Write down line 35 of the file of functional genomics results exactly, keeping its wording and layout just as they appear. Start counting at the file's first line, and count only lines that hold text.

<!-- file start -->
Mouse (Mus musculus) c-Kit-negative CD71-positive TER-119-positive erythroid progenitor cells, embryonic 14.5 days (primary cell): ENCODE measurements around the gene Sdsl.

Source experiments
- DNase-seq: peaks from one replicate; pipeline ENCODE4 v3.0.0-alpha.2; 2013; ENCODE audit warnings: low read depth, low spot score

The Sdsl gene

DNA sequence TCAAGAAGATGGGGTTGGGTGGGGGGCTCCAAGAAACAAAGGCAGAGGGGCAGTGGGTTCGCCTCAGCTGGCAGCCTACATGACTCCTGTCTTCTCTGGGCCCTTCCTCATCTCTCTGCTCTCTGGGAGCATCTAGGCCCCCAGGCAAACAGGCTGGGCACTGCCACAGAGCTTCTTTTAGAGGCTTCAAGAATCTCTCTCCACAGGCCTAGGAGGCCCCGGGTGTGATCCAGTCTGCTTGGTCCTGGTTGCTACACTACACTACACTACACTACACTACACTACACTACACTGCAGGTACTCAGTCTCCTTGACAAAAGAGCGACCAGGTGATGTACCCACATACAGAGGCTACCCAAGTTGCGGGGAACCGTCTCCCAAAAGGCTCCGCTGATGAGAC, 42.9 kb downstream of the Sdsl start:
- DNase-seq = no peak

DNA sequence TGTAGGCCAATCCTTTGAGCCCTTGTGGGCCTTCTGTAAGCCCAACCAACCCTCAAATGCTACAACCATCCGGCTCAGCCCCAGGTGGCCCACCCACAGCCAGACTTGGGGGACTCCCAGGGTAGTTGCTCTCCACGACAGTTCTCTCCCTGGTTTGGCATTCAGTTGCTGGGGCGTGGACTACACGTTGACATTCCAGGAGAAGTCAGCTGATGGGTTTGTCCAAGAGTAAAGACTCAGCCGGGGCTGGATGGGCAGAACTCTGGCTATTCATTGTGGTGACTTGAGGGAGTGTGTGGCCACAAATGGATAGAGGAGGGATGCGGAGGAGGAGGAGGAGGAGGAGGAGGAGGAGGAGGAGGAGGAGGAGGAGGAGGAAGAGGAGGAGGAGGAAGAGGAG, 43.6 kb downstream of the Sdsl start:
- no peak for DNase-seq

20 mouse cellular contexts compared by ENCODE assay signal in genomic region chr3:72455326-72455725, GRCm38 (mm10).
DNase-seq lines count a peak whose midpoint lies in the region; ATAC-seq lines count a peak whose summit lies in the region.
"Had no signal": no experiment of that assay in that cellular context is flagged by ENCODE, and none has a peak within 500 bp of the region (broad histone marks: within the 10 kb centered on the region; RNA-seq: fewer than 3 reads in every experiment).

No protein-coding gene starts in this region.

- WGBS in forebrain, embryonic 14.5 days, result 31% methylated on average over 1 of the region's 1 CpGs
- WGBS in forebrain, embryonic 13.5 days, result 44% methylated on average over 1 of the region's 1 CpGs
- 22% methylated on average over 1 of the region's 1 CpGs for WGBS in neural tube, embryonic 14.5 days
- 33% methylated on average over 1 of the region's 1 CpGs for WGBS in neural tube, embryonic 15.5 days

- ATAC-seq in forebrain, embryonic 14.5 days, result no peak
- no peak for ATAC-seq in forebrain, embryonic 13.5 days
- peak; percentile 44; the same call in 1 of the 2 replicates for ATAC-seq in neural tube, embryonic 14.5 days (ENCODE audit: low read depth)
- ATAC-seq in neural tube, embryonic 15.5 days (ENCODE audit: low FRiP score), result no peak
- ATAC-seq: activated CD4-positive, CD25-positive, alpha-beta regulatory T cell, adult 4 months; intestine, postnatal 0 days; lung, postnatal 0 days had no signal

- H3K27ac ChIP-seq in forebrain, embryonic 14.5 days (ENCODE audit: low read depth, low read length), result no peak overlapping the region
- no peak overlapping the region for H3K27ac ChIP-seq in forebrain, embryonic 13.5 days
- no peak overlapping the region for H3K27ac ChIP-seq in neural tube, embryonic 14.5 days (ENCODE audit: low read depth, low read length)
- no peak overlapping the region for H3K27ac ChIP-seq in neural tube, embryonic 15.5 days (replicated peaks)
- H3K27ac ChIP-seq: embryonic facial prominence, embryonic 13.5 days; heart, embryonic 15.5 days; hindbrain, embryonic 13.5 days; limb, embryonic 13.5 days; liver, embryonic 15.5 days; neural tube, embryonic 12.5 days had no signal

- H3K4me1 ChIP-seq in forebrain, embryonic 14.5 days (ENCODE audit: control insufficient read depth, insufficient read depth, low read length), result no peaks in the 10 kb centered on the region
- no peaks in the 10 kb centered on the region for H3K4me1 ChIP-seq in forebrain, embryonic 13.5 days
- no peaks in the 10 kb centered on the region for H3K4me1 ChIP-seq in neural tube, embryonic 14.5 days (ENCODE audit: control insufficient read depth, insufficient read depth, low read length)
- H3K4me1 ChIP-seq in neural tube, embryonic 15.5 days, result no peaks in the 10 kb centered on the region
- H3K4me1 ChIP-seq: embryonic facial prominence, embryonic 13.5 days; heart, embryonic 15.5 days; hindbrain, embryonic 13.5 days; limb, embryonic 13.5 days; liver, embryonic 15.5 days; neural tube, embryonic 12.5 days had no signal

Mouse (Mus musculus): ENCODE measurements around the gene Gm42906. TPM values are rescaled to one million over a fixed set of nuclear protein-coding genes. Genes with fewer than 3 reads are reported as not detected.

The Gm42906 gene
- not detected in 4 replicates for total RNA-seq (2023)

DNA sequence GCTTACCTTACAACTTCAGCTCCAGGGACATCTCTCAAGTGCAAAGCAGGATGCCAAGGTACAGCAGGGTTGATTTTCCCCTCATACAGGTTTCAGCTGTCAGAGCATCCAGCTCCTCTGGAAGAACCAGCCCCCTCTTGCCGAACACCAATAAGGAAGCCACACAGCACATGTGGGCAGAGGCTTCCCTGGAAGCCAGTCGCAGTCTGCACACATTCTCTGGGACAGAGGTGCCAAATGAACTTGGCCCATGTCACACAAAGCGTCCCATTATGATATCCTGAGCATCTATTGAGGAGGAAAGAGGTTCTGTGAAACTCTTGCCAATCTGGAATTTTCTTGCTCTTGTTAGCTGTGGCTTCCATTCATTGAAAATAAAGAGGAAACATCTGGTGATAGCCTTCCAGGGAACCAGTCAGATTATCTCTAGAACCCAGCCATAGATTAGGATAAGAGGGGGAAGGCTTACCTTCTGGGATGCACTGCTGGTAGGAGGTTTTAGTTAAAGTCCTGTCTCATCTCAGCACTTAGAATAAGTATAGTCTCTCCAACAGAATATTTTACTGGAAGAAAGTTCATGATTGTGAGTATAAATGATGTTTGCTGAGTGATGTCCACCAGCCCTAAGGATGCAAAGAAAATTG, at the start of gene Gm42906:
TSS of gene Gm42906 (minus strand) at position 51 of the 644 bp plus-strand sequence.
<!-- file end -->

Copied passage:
DNA sequence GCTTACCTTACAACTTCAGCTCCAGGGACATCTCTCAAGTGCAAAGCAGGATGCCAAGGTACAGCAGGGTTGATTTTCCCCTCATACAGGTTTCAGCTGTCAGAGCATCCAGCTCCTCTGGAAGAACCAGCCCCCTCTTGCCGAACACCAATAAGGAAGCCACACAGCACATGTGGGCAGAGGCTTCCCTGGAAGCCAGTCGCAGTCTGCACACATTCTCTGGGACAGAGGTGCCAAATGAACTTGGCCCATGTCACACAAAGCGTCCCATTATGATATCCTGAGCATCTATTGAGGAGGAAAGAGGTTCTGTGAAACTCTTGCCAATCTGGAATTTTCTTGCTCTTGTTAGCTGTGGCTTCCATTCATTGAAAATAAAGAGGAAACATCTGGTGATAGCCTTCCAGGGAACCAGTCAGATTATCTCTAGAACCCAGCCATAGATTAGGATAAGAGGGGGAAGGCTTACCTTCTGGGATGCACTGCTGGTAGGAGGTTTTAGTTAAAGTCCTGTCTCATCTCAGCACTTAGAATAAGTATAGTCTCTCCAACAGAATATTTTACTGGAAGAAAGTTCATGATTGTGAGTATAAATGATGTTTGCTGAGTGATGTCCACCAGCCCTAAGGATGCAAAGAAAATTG, at the start of gene Gm42906: